I would also suggest that you spend sufficient time in the job. Some people look at these as six-month assignments. That’s really not enough. To get the benefits, you need to stay long enough to make some mistakes and correct those mistakes.
You were gone a long time, 14 years. How was it readjusting to the U.S.?
The most difficult move I made was from Hong Kong back to America in 1984. I’d never lived in New York City before. I met with one of the people in human resources, who handed me a copy of The New York Times and said, €˜Now find a home.’ There was no support at all. It was by far the most difficult move I’d ever made.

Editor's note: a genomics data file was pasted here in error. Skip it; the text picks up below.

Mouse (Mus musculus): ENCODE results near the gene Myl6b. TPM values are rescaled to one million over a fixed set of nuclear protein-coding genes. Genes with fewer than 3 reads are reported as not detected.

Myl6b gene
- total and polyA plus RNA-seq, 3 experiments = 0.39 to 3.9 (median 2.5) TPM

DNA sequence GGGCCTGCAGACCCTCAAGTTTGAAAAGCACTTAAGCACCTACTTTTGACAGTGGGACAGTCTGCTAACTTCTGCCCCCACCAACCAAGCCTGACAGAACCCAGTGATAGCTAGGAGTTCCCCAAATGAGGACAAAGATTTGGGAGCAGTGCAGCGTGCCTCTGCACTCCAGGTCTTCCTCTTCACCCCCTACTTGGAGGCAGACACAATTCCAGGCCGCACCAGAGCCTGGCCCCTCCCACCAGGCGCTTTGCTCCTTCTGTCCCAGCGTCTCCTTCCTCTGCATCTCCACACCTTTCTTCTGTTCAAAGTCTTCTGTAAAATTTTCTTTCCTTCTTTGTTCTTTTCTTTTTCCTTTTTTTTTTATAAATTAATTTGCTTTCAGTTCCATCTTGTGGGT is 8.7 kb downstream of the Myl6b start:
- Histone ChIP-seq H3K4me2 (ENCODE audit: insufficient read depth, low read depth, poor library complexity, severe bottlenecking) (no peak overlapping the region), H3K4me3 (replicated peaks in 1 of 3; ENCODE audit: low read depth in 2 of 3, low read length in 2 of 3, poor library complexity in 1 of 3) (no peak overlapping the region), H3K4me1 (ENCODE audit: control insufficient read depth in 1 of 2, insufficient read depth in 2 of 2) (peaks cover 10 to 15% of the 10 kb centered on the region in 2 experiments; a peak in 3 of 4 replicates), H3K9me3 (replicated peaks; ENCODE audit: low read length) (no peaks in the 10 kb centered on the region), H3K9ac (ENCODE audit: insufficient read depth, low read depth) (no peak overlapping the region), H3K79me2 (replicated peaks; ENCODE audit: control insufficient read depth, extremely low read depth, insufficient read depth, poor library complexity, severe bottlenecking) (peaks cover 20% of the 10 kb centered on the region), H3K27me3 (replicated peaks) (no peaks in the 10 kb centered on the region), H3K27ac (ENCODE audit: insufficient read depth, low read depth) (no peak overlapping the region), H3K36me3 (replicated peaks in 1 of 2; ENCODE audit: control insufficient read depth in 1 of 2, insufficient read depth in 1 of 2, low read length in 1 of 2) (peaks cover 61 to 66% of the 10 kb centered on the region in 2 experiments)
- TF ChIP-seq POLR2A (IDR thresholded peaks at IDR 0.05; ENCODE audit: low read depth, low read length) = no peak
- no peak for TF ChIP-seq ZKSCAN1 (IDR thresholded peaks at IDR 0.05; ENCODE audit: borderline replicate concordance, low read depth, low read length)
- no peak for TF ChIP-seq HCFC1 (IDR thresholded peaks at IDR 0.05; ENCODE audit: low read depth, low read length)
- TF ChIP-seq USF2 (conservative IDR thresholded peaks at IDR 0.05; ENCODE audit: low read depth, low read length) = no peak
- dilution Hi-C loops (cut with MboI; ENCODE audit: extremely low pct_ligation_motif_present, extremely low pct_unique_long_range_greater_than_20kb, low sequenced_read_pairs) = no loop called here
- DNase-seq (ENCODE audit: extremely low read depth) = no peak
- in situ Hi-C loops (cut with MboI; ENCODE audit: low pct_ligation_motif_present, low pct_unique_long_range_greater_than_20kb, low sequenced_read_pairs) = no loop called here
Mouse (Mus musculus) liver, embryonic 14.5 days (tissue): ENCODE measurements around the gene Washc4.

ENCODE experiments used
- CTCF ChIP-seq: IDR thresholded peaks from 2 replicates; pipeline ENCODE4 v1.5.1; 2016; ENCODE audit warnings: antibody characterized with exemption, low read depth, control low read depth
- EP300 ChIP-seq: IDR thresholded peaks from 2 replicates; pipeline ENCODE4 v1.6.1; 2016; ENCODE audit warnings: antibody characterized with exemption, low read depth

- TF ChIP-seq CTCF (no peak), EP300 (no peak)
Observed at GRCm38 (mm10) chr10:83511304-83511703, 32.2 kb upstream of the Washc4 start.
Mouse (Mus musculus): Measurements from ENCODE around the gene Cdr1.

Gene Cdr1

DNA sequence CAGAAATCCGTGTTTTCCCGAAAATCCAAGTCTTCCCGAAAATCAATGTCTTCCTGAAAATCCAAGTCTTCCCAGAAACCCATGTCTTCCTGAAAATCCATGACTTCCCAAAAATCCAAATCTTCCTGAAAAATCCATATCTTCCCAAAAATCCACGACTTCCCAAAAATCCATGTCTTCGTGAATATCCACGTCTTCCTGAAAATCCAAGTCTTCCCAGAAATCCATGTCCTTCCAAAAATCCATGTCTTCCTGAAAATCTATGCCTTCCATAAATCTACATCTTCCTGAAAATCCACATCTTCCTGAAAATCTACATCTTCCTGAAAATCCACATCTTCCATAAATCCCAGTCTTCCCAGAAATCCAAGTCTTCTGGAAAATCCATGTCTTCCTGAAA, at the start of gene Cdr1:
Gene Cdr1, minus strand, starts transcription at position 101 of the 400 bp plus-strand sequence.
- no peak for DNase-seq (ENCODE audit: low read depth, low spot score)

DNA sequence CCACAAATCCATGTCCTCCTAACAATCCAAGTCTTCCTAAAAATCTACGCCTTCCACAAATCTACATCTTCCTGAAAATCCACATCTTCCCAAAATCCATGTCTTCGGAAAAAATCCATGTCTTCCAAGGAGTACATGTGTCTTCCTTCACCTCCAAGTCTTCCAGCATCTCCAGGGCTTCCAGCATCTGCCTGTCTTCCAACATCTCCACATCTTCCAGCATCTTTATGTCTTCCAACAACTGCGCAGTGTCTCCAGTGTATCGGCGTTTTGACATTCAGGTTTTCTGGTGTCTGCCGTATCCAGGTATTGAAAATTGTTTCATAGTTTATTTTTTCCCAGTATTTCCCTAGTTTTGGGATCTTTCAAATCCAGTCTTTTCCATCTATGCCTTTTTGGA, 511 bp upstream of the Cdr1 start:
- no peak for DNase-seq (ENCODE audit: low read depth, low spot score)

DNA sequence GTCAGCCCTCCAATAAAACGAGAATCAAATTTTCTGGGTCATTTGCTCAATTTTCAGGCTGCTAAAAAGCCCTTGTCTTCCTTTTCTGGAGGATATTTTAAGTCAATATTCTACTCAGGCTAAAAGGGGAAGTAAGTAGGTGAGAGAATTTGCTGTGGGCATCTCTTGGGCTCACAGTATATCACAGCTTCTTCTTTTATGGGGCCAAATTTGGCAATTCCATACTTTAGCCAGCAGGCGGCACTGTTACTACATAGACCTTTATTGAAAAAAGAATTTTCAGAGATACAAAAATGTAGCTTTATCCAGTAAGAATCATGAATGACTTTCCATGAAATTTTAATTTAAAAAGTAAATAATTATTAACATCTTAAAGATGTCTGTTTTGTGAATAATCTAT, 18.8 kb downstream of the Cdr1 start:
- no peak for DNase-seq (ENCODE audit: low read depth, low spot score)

How has your overseas experience helped you to confront anti-American sentiment?
It’s probably helped me to understand it better. Because I have lived abroad, I understand that people look at things differently. Last year, I was co-chairman of the World Economic Forum at Davos. Many of my fellow CEOs and American government officials sensed a very strong anti-Americanism. On one level, that was true. But I viewed it more as disagreement with American policy.
Rather than react defensively, I feel it’s much better to engage and reach a common understanding on what we are trying to accomplish in terms of global economic policy. We’re going to have to just keep doing what we’re doing and do it well. This is the surest way to demonstrate that belief in open markets and representative government really is the way to create wealth and prosperity and freedom.